Graduate Thesis Or Dissertation

 

Factors affecting coho salmon production in Oregon Public Deposited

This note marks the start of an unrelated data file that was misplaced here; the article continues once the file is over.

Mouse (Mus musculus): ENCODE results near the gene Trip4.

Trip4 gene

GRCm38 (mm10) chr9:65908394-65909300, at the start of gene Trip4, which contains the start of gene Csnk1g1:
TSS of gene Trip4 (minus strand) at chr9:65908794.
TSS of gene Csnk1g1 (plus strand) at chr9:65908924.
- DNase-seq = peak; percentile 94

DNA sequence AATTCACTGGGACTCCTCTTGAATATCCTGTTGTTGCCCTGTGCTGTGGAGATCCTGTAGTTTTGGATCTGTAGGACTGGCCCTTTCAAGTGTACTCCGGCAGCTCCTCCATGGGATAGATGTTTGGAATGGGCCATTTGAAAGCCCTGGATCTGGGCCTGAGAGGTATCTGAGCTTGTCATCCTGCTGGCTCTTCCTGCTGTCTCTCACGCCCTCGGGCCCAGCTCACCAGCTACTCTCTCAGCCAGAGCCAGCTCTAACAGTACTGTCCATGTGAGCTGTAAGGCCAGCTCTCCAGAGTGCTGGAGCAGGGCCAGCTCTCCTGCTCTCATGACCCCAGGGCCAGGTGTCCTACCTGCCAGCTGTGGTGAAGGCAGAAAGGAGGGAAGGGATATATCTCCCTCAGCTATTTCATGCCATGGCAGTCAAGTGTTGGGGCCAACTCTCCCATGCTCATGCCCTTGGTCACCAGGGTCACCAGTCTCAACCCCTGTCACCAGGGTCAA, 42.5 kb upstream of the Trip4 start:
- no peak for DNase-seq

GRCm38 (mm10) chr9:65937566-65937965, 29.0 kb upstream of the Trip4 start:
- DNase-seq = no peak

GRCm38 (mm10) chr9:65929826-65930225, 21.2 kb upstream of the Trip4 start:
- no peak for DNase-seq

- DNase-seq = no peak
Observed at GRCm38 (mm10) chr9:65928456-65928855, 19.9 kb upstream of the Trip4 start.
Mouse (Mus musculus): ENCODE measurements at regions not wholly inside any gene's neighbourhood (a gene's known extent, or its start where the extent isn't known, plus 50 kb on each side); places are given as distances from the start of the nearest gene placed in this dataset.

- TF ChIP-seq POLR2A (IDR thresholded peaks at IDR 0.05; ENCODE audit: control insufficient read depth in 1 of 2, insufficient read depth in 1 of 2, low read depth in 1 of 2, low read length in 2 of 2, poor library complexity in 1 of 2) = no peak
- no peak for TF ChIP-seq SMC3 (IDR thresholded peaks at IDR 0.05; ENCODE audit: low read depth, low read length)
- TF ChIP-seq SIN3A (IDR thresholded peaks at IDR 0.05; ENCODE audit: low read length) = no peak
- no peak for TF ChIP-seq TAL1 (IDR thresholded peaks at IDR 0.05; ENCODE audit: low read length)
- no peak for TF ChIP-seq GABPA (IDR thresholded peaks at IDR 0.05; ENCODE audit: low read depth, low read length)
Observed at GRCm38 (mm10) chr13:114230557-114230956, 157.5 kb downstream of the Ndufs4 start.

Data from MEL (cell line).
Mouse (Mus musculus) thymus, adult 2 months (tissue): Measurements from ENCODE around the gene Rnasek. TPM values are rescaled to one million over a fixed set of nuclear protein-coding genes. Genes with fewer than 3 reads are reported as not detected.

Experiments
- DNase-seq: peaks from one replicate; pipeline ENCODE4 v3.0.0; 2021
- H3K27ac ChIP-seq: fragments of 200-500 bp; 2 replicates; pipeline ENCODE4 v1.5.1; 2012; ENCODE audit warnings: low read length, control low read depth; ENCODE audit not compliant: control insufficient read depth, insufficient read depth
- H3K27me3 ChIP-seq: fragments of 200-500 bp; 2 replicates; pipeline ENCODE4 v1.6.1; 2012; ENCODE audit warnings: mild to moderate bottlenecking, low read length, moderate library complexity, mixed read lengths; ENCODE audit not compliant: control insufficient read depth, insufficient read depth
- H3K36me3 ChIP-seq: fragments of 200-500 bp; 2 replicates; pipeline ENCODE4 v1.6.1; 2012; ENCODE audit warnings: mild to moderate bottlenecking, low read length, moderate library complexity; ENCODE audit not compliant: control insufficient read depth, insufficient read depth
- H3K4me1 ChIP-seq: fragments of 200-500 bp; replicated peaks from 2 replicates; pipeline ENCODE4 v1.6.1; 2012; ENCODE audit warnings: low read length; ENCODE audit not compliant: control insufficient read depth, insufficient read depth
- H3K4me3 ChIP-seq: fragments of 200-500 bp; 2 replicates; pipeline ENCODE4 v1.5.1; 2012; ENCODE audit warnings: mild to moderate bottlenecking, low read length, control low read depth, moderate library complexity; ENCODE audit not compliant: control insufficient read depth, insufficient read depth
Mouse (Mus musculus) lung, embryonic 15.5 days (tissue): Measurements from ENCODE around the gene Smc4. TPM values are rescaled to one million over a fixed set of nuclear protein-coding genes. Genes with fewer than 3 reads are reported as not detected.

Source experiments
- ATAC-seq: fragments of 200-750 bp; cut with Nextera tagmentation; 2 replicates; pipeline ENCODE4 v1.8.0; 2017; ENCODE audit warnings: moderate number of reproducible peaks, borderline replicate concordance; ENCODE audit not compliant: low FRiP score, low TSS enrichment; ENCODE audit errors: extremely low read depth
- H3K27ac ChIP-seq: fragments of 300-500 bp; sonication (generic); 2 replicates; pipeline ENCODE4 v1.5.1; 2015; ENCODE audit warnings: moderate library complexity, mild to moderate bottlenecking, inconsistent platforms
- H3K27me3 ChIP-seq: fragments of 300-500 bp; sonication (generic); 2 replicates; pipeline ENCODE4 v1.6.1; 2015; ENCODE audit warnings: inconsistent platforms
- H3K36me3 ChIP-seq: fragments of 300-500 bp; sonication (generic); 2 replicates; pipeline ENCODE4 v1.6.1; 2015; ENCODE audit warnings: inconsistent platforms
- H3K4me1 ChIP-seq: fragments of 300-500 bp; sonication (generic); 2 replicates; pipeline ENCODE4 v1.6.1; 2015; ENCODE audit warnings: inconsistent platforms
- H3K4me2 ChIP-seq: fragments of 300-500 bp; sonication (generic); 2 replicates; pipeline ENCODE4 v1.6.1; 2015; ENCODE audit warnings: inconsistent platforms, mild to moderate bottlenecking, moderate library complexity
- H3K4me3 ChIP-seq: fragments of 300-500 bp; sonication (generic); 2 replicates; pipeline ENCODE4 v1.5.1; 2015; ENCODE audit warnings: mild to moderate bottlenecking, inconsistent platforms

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  • Eight scale characters of known hatchery and wild coho salmon (Oncorhynchus kisutch) were compared, and a linear discriminant function was used to determine if hatchery and wild adult coho salmon could be correctly identified by their scales. Eighty-two percent of the hatchery and 89% of the wild fish were correctly identified. Based on analysis of scales from adult salmon of unknown origin (hatchery or wild) and the estimated catch of hatchery coho (marked) taken by the Oregon sport fishery, concluded that 74.9% of the fish caught in the ocean from mid-June to mid-September 1977 had been released as smelts from hatcheries. Percentages of hatchery fish in the catch ranged from 85% near the mouth of the Columbia River to 61% at Winchester Bay on the southern Oregon coast. Fisheries on the south and central Oregon coast may have fished on higher percentages of wild coho salmon later in the season, probably because wild fish from coastal streams remained off of these ports while most fish destined for Columbia River hatcheries had already migrated northward. Scales from coho salmon were used to determine if location on the body from which they were taken would affect the values of five scale characters. Scales obtained from within a relatively small area above the lateral line between the dorsal and adipose fins differed widely in total radius, in radius of the freshwater zone, and in number of circuli in the freshwater zone. Scales taken farther above the lateral line had significantly lower values for all five characters observed. I conclude that substantial error can be introduced into interpretation of scale data if care is not taken to insure that scales from each fish come from precisely the same area of the body. A well chosen scrape sample yielded a result as satisfactory as that of a "preferred" or "key" scale. To investigate the relationship between streamflow and abundance of coho salmon, I correlated flow from several Oregon coastal rivers with catch of coho salmon from these rivers and with catch from the Oregon commercial troll fishery. I found a highly significant relationship between total streamflows during the freshwater residency of the fish for five Oregon coastal rivers combined and pounds of adult coho salmon caught by the Oregon commercial troll fishery from 1942 to 1962. There is also a significant relationship between total combined annual (January-December) flows for these rivers and a catch 2 years later. Conversely, I found a poor relationship between the lowest 60 consecutive days of summer flow and 2 two years later. I also found significant relationships between annual flows and catch in Tillamook Bay from 1934 to 1946. Only on the Siletz River from 1927 to 1940 do find a significant relationship between summer flows and catch. Higher flows during the freshwater stages of coho salmon probably provide more habitat and better conditions for growth as well as lessen susceptibility of fry and smelts to predation. I concluded that the relationships I found should probably not be used now to predict abundance of wild coho salmon because of (l) the unknown interaction between wild and hatchery fish, and (2) the preponderance of hatchery fish in the catch.
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